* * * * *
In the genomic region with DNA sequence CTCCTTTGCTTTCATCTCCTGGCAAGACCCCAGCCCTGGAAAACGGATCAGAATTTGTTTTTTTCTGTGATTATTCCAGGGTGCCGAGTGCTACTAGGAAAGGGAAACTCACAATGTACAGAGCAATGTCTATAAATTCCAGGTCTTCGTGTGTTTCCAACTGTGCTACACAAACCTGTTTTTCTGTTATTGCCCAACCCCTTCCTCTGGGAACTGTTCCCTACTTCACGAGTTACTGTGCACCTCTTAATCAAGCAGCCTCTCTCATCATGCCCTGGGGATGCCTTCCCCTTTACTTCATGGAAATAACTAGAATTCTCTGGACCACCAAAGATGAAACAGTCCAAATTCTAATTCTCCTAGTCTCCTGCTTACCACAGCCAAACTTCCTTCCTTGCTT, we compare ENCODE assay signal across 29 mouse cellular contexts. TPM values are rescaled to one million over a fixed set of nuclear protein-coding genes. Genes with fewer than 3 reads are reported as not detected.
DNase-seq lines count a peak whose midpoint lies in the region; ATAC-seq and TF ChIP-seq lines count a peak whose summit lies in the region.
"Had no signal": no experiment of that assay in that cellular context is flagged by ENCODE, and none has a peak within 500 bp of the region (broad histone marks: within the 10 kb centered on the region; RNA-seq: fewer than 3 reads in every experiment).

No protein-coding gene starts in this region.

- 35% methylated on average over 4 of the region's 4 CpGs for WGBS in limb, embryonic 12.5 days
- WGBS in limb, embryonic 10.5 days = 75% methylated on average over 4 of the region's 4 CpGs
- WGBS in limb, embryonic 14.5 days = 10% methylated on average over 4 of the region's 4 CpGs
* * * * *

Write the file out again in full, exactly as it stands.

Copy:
In the genomic region with DNA sequence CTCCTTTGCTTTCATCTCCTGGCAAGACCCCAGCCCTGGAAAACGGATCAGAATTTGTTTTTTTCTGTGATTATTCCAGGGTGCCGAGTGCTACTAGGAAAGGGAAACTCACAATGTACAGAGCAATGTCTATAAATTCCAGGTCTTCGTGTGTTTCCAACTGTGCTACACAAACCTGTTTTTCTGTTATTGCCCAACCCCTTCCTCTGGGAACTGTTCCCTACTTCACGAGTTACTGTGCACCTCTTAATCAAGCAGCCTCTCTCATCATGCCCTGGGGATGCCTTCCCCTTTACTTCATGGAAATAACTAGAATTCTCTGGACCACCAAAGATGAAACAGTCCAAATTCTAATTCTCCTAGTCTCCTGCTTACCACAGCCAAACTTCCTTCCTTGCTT, we compare ENCODE assay signal across 29 mouse cellular contexts. TPM values are rescaled to one million over a fixed set of nuclear protein-coding genes. Genes with fewer than 3 reads are reported as not detected.
DNase-seq lines count a peak whose midpoint lies in the region; ATAC-seq and TF ChIP-seq lines count a peak whose summit lies in the region.
"Had no signal": no experiment of that assay in that cellular context is flagged by ENCODE, and none has a peak within 500 bp of the region (broad histone marks: within the 10 kb centered on the region; RNA-seq: fewer than 3 reads in every experiment).

No protein-coding gene starts in this region.

- 35% methylated on average over 4 of the region's 4 CpGs for WGBS in limb, embryonic 12.5 days
- WGBS in limb, embryonic 10.5 days = 75% methylated on average over 4 of the region's 4 CpGs
- WGBS in limb, embryonic 14.5 days = 10% methylated on average over 4 of the region's 4 CpGs